Trunk or Treats no substitute for real Halloween fun

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Today is Halloween, at least in some communities around here.

My suburban township celebrated last Friday, and I prepared by purchasing enough candy to rot the teeth of every child in eastern Pennsylvania. Naturally, we got three groups all night.

We used to be flooded with kids, but I guess either most of them have grown up or we’re being shunned. I ended up eating way more candy than I handed out.

Luckily, my daughter’s township has trick or treat tonight on the real Halloween, which is the way I like it. So we gave all our extra candy to them and will go over there tonight to help hand it out and play with our year-old grandson, Luke, who will be dressed as Mickey Mouse.

Their neighborhood has a zillion young kids and an awesome haunted house display, so I know we’ll be a lot busier than I was last Friday.

I was saddened to see the headline on a story in The Morning Call Monday about the growing trend toward trunk-or-treating.

“Offering a safer alternative to trick-or-treating at night,” it said.

The story explained that trunk-or-treating involves decorating car trunks and filling them with candy. The kids walk from car to car, in the daylight, to get their goodies.

This particular one was at Faith Wesleyan Church in North Whitehall Township, but they have them all over. My church did one, too.

I have no problem with giving the kids extra opportunities to dress up and get candy and for adults to get together for outdoor fellowship. But since this is being billed in some circles as an alternative to real trick or treating, I have to put my two cents in.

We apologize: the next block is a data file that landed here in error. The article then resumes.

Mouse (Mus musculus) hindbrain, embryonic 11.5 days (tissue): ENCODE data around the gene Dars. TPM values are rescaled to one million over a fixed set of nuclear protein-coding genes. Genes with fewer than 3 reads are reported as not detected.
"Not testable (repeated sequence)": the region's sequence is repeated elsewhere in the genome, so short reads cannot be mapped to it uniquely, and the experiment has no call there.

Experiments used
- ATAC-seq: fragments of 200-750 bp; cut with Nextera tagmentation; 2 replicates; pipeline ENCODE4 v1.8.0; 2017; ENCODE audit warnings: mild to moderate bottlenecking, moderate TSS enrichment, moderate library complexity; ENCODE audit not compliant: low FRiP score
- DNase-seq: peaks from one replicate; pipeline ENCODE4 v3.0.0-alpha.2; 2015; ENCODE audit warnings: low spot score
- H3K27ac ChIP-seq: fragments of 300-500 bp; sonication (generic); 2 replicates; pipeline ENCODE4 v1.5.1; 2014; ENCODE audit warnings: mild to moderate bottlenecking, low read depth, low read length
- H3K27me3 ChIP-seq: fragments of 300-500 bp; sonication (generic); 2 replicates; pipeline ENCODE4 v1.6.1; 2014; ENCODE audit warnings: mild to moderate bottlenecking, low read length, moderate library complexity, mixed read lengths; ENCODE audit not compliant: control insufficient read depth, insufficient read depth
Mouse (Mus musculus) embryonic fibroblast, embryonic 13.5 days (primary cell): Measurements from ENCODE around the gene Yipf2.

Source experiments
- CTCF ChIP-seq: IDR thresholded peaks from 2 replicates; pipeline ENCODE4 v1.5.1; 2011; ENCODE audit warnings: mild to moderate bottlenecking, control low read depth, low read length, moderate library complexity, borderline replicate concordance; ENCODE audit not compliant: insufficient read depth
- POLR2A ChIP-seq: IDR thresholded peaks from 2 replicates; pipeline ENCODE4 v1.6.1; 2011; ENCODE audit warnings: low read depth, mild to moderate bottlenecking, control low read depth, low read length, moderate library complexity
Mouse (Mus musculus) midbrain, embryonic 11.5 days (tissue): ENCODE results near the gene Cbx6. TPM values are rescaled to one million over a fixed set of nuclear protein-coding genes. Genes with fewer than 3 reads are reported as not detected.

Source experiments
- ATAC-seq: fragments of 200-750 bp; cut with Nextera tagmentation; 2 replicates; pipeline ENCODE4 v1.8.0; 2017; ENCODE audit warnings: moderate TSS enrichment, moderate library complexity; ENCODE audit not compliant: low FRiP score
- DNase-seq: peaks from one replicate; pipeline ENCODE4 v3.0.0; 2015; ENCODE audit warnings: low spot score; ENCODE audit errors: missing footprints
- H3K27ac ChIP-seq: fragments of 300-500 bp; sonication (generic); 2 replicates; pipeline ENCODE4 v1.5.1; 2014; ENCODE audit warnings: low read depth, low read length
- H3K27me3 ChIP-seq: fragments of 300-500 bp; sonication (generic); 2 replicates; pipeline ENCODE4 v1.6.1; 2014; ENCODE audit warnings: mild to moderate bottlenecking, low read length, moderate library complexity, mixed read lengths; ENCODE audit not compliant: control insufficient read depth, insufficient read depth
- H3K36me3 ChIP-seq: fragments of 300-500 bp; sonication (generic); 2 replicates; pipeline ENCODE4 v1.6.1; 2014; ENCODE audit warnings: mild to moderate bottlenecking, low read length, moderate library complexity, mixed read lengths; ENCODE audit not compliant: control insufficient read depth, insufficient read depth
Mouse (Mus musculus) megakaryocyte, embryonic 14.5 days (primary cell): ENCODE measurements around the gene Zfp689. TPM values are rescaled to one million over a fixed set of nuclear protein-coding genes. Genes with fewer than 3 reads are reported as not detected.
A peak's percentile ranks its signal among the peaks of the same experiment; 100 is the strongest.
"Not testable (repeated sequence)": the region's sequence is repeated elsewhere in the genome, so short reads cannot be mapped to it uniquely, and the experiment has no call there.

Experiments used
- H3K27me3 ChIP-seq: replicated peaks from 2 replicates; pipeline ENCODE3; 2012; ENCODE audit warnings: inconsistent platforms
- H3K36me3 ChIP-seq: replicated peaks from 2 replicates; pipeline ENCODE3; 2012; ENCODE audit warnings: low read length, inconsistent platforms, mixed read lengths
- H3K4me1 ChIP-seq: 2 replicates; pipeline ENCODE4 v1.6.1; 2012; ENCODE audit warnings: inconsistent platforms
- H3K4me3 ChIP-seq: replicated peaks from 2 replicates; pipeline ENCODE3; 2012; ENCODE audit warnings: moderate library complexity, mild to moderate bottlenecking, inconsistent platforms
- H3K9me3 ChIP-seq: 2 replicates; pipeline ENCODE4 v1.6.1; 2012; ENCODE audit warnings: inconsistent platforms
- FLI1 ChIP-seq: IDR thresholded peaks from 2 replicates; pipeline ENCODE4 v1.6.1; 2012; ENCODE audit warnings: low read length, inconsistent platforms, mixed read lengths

Anything you do in some parking lot in the daytime is no substitute for the fun of going from house to house, in the dark, on the one night of the year — except around here, which I’ve never gotten used to — reserved for organized spookiness.

All these attempts to supplant trick or treating because it’s too dangerous and scary strike me as just another symptom of our determination to strip the spontaneity and fun from childhood in our quest to “protect” our children, who mostly don’t need it.

I’m not saying adults shouldn’t take the kids around when they’re little or protect them from traffic hazards if that’s an issue. I’m certainly not criticizing the people who create other fun Halloween events, including trunk or treats, parades or whatever.

But I can’t help feeling that in sports, in play and certainly in Halloween, kids often are better off doing their own thing than being organized and ordered around by grownups. Am I wrong?

By the way, I felt this way even when my kids were little. Here’s a column I wrote on the subject in 1992. It’s worth reading just for my scary Halloween story about Mr. Haines:

I am not a native of the Lehigh Valley, but I think I have adjusted very well over the years to the region’s idiosyncrasies.

For instance, I now say “ice CREAM cone” instead of “ICE cream cone.” I often use the word “once” unnecessarily in a sentence. I can distinguish between different breeds of goats. I can spell Catasauqua. I often use the word “now” unnecessarily in a sentence. I like groundhogs. I’ve done the Chicken Dance. I’m wondering why the Christmas lights aren’t up yet. I eat ring bologna. I know Jolly Joe Timmer on sight.